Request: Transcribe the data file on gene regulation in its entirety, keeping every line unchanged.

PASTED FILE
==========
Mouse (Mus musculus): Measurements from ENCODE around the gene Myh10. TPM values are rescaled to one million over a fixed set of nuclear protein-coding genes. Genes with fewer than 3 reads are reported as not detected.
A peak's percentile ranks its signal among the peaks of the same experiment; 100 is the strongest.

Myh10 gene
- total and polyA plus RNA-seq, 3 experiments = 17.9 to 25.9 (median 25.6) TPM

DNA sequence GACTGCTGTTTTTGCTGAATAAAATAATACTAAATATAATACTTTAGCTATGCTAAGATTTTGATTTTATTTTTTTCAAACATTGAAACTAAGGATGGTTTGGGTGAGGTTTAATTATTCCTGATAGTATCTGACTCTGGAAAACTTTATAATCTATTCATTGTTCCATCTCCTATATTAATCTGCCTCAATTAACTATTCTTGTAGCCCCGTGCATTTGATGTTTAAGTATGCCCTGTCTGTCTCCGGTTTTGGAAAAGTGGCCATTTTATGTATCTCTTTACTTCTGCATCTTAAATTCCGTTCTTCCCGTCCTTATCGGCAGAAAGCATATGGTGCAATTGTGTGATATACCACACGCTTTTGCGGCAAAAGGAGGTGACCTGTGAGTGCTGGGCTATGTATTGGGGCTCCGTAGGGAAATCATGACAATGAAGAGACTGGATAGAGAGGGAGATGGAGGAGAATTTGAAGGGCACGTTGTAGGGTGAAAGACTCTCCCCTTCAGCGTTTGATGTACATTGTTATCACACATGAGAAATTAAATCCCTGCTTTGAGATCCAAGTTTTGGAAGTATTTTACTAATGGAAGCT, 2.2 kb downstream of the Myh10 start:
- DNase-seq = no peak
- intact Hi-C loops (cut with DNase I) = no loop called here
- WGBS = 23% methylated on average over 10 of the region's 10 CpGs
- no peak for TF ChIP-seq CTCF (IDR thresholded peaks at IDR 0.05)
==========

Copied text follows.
Mouse (Mus musculus): Measurements from ENCODE around the gene Myh10. TPM values are rescaled to one million over a fixed set of nuclear protein-coding genes. Genes with fewer than 3 reads are reported as not detected.
A peak's percentile ranks its signal among the peaks of the same experiment; 100 is the strongest.

Myh10 gene
- total and polyA plus RNA-seq, 3 experiments = 17.9 to 25.9 (median 25.6) TPM

DNA sequence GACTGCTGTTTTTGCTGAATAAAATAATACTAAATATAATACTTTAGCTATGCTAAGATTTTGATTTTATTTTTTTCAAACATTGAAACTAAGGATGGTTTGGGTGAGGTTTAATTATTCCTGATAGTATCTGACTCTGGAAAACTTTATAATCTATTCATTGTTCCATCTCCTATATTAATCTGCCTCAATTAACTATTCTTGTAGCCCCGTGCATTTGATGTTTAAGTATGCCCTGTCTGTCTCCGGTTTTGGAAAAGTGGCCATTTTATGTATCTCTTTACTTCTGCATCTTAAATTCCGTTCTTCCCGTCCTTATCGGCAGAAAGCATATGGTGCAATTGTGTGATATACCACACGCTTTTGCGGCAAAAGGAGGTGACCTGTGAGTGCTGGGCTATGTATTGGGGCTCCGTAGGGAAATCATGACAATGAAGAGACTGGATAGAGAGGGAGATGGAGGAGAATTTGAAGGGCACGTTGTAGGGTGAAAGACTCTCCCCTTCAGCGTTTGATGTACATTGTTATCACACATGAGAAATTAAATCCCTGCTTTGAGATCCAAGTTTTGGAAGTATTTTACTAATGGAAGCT, 2.2 kb downstream of the Myh10 start:
- DNase-seq = no peak
- intact Hi-C loops (cut with DNase I) = no loop called here
- WGBS = 23% methylated on average over 10 of the region's 10 CpGs
- no peak for TF ChIP-seq CTCF (IDR thresholded peaks at IDR 0.05)